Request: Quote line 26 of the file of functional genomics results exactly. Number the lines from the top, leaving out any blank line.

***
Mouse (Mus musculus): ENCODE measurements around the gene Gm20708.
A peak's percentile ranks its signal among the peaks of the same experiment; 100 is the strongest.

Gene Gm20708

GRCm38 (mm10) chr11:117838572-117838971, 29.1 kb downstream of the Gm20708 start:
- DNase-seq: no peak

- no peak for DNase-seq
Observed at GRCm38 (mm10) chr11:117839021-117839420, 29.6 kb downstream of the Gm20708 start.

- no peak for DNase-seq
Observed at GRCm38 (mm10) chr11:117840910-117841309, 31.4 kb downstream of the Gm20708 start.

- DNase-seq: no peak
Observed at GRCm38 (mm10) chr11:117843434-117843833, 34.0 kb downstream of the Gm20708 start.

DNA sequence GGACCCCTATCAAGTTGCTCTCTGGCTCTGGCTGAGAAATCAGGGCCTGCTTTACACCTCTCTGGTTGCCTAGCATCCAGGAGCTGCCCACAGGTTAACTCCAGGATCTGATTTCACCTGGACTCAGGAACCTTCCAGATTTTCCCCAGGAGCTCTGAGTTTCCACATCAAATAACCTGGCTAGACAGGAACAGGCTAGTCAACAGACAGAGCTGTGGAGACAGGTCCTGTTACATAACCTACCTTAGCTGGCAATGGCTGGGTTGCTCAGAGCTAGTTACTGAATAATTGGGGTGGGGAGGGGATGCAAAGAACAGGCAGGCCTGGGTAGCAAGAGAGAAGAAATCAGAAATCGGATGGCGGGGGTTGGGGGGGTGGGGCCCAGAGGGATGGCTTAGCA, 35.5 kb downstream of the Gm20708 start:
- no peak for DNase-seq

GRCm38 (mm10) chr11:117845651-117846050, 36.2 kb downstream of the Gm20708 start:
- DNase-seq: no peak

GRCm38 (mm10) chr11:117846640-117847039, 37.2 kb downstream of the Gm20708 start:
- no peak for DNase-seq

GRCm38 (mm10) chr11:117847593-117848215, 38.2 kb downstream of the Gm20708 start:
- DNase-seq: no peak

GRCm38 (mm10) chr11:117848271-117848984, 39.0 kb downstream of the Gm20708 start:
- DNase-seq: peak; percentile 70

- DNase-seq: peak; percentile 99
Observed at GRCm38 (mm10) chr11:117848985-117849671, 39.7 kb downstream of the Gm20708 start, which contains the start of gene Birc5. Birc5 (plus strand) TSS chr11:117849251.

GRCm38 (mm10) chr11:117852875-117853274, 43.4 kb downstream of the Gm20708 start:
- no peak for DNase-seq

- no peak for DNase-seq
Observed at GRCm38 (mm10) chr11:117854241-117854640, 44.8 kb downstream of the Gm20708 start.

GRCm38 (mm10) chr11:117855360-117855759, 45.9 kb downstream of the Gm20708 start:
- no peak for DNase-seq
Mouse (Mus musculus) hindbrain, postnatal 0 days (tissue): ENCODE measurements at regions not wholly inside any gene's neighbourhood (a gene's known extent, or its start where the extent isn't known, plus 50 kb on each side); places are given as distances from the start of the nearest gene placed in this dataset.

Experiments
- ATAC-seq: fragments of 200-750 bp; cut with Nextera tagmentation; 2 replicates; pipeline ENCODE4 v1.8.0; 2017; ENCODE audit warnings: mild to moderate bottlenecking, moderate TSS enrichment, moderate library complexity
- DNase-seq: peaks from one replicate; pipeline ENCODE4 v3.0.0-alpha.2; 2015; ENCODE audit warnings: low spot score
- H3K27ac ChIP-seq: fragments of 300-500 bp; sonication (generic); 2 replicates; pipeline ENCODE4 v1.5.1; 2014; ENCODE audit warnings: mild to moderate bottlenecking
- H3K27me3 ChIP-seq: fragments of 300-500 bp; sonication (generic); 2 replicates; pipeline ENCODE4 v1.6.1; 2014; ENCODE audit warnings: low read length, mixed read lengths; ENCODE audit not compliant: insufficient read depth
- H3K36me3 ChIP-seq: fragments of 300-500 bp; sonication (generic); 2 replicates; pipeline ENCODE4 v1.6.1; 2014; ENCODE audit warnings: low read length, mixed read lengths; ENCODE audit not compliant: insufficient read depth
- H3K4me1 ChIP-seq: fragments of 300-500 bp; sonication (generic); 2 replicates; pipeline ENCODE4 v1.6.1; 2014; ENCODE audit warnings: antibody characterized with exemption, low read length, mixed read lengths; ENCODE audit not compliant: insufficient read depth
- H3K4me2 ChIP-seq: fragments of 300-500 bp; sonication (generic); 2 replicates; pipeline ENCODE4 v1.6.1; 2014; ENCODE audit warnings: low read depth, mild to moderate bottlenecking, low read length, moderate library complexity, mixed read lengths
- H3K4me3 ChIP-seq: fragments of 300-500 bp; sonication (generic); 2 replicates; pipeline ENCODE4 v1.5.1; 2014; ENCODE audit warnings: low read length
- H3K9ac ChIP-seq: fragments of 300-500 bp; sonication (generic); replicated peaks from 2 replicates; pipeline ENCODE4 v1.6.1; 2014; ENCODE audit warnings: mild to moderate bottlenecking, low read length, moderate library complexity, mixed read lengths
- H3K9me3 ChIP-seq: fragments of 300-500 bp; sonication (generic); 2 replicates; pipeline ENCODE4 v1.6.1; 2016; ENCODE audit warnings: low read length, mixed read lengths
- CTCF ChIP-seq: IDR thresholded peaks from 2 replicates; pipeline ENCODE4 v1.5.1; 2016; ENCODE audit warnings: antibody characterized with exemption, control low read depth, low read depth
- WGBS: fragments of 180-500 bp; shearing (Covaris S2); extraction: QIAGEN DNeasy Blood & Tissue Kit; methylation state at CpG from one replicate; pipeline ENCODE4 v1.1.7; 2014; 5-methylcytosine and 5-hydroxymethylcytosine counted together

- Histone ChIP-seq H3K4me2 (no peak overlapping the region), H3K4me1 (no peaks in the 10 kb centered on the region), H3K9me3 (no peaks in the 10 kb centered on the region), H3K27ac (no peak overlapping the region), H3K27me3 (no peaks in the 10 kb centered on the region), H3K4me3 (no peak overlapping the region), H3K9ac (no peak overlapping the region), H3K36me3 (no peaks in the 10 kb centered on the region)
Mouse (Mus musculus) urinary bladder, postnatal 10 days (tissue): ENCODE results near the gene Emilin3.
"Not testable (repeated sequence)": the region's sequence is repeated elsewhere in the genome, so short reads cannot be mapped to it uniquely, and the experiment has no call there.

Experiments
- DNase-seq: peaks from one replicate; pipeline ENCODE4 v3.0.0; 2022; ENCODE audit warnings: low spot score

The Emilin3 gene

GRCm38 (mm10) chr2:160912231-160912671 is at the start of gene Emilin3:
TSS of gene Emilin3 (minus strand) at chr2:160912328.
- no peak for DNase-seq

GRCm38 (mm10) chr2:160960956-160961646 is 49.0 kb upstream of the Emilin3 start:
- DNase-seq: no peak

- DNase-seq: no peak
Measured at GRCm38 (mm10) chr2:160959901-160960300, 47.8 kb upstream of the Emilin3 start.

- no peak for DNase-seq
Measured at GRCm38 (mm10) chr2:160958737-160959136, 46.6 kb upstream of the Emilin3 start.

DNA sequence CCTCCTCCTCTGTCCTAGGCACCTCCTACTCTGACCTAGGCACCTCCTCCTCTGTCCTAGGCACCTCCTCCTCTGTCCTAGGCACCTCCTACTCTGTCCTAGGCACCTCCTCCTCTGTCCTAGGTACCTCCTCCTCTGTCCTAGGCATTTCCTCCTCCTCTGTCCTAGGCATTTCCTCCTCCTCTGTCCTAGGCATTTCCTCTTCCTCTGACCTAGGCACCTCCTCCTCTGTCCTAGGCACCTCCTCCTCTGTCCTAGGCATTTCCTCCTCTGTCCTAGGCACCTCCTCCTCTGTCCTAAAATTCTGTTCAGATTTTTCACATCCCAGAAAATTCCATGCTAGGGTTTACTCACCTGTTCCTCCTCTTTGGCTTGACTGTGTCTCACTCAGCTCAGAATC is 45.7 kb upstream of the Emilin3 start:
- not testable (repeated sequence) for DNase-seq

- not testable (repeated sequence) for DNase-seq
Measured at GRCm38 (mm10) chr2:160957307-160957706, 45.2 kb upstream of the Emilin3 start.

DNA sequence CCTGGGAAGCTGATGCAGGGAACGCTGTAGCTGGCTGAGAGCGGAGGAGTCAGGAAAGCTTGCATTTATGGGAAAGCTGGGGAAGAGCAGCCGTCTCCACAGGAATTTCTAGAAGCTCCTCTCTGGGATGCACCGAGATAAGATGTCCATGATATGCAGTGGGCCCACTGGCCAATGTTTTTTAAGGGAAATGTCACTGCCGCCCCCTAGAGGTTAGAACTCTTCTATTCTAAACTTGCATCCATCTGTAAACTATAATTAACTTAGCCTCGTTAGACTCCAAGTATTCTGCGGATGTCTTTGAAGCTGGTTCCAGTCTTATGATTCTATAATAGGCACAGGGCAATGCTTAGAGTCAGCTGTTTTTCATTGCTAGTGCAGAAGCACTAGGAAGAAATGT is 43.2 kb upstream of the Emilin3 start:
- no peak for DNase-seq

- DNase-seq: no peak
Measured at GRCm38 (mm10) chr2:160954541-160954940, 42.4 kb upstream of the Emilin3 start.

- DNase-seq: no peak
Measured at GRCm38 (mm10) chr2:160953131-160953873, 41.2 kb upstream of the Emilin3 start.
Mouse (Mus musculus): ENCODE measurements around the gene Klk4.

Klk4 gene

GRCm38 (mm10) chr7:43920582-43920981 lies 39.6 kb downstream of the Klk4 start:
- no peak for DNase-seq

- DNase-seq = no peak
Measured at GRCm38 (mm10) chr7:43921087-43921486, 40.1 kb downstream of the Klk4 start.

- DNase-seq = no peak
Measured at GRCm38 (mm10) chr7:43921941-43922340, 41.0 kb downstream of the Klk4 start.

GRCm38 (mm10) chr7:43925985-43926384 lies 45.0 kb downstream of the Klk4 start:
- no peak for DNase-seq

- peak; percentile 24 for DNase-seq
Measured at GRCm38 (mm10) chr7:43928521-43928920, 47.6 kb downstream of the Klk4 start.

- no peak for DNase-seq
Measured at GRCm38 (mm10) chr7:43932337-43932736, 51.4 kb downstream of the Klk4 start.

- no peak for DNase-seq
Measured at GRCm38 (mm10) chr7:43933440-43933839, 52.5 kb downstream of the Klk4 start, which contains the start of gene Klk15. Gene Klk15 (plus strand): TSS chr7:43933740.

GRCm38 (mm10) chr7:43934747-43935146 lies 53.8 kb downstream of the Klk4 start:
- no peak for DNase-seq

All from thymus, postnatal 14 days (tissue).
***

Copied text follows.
- no peak for DNase-seq